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SMU News & Media Relations
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September 8, 2004

Physics Guru Brian Greene to Discuss How Universe Works

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DALLAS (SMU) -- Physicist Brian Greene, author of the best-seller The Elegant Universe: Superstrings, Hidden Dimensions, and the Quest for the Ultimate Theory, will kick off this year's Collegium da Vinci lecture series at 7:30 p.m. Sunday, Sept. 26.

Greene believes there is an explanation of how the universe works. Up to now, there has been a problem with physicists' two great theories of the universe - general relativity and quantum mechanics.

General relativity explains the behavior of the universe at large scales, while quantum mechanics describes the behavior of subatomic particles. Under certain conditions, however, these theories are in conflict.

Greene, a professor at Columbia University, believes the conflict between quantum mechanics and general relativity can be reconciled in superstring theory, which seeks to explain the workings of all forces and all matter from the universe's earliest moments. At the Sept. 26 lecture, he will describe developments in the theory and the mysteries yet to be uncovered that will revolutionize our understanding of space, time and matter.

One of the strangest features of superstring theory is that the theory requires the universe to have more than three spatial dimensions. Much of my research has focused on the physical implications and mathematical properties of these extra dimensions ...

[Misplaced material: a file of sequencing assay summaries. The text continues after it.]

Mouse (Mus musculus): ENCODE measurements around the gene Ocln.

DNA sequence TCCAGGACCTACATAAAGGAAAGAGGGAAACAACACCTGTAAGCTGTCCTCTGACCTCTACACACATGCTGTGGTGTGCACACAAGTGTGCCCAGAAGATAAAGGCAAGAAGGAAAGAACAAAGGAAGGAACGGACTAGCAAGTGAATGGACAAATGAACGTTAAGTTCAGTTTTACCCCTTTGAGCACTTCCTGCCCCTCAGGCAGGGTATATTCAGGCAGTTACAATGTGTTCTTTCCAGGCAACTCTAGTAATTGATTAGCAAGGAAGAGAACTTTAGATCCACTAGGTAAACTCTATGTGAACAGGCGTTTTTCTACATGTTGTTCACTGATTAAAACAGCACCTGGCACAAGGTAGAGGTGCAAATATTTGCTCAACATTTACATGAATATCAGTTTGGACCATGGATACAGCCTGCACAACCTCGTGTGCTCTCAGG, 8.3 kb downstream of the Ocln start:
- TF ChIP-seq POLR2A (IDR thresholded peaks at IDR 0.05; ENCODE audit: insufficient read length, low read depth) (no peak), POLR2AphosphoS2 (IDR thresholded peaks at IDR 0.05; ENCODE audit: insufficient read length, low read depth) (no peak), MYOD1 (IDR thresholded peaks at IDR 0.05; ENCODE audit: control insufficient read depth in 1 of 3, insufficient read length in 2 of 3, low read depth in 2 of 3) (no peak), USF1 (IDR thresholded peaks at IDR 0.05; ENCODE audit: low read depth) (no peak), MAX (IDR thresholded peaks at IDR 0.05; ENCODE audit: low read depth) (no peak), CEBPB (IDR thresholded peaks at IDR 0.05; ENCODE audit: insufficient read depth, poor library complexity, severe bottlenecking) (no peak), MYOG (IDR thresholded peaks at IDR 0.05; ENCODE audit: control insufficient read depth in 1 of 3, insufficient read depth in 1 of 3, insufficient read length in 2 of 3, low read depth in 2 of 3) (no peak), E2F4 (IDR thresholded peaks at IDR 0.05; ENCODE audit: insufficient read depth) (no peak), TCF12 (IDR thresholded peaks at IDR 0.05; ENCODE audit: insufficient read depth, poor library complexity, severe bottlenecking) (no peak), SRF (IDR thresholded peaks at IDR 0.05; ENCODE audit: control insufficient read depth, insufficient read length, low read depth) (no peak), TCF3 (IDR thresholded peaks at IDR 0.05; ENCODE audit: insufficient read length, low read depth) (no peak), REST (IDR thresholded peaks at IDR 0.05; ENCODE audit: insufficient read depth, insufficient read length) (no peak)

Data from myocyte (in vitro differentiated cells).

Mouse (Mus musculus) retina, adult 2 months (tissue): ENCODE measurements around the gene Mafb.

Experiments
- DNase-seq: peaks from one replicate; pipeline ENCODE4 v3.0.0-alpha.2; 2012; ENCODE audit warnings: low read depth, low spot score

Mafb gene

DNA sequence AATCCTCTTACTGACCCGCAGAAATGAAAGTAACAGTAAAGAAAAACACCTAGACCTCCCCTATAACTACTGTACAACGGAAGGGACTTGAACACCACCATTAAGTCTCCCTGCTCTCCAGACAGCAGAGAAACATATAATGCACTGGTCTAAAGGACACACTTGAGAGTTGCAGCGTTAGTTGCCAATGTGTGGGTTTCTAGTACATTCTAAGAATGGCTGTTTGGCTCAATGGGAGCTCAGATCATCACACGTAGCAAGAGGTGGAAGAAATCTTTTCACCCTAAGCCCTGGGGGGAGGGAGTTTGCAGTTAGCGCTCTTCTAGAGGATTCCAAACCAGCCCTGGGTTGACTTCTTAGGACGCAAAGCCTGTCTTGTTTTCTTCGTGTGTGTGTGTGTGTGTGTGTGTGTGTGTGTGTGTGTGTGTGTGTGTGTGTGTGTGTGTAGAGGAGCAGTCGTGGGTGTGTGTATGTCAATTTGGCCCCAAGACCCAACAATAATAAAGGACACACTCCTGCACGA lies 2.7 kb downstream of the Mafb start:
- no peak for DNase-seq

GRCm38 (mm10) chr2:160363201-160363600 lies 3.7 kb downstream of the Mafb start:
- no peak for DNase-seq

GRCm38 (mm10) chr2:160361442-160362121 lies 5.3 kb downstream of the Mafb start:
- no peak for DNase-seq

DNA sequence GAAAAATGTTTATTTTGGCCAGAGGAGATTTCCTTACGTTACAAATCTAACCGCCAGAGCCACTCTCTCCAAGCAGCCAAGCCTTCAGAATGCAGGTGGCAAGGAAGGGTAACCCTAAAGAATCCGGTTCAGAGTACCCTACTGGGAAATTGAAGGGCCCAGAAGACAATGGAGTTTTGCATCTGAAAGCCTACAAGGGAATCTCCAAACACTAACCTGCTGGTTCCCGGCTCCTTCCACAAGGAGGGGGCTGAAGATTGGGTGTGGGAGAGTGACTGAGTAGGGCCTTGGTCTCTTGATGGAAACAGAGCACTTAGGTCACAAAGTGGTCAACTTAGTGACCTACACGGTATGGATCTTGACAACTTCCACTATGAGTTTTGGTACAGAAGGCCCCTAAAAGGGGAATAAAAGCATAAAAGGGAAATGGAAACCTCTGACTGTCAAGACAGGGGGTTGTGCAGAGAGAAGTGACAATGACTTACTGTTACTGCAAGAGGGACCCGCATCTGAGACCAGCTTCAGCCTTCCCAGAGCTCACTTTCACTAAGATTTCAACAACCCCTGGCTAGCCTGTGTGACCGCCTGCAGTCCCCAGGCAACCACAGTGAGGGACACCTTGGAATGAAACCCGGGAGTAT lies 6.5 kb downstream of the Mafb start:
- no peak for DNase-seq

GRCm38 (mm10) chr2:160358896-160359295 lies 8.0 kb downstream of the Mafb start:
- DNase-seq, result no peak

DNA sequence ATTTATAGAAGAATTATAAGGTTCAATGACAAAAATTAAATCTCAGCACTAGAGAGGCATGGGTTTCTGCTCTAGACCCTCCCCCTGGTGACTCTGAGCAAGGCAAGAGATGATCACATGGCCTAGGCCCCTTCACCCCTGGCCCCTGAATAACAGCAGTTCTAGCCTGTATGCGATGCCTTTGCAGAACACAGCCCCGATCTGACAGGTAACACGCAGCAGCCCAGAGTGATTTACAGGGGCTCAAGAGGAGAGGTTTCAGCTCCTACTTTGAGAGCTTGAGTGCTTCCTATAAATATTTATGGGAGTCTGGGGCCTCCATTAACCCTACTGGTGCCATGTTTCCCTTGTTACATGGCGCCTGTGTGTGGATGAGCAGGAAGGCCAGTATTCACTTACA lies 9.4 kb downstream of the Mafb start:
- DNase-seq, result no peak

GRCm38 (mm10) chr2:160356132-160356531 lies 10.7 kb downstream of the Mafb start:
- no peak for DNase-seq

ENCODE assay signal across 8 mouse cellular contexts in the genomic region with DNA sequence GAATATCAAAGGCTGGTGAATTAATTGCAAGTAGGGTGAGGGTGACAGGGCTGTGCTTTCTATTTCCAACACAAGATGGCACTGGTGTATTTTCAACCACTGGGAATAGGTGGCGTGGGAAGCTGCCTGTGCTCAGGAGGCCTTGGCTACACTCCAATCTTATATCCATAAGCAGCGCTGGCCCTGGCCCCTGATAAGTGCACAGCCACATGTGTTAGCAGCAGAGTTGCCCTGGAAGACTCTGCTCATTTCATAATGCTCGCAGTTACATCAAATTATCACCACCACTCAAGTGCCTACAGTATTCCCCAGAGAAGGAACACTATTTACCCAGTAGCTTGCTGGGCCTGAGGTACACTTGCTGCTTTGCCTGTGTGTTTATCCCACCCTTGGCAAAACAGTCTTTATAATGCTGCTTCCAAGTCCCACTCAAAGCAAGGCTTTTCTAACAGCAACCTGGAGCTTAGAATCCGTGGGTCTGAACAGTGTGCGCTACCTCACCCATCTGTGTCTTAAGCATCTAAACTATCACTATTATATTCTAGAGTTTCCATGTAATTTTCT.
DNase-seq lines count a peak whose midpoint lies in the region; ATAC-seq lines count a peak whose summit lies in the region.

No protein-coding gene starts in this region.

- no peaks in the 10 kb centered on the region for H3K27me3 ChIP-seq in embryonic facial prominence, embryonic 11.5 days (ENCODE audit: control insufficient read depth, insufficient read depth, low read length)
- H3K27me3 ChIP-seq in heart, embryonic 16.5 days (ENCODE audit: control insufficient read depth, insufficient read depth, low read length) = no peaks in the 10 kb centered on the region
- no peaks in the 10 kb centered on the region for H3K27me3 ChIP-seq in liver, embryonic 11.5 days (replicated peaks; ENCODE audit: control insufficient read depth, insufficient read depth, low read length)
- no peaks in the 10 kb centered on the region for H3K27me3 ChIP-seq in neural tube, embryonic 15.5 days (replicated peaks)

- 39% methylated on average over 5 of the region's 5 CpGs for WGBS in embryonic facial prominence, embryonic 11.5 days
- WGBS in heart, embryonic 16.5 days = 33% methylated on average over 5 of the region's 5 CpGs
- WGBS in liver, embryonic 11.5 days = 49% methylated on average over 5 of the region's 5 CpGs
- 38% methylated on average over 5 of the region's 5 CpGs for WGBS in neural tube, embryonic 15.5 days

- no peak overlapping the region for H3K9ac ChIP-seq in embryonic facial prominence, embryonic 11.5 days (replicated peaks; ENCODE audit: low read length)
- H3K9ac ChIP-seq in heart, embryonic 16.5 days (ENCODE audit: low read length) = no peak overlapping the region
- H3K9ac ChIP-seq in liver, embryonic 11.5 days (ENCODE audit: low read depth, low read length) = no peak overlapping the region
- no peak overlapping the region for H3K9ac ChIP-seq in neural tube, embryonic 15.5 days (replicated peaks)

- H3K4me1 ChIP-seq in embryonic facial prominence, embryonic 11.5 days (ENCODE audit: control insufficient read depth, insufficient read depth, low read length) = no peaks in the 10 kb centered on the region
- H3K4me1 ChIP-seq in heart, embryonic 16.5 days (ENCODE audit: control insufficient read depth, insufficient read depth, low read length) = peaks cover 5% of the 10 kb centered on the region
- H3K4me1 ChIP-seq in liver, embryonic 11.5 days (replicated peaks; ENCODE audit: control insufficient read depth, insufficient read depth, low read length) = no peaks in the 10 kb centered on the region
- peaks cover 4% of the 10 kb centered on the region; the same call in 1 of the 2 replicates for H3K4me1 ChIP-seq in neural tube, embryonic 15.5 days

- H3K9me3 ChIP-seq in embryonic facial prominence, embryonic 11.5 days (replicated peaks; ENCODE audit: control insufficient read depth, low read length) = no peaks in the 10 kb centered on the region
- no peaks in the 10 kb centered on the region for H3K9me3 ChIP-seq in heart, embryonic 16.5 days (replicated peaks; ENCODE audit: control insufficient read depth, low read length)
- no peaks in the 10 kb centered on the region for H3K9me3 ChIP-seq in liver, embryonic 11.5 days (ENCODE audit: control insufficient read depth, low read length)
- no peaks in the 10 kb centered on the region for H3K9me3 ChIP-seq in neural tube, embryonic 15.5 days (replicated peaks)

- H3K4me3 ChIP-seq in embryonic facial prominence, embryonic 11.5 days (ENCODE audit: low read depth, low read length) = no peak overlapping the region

-Brian Greene

Greene will present The Annual Allman Family Public Lecture which is part of Southern Methodist University's Collegium da Vinci. The lecture is free and open to the public and will be held in Caruth Auditorium of the Owen Arts Center, 6101 Bishop Blvd.

Publisher's Weekly said Greene "possesses a remarkable gift for using the everyday to illustrate what may be going on in dimensions beyond our feeble human perception. Just when we might be tempted to dismiss strings as grist for the publish-or-perish mill, Greene explains how they have demonstrated connections between mathematics and physics that have helped solve age-old conundrums in each field."

Collegium da Vinci is SMU's society for scientific discussion and is part of Dedman College.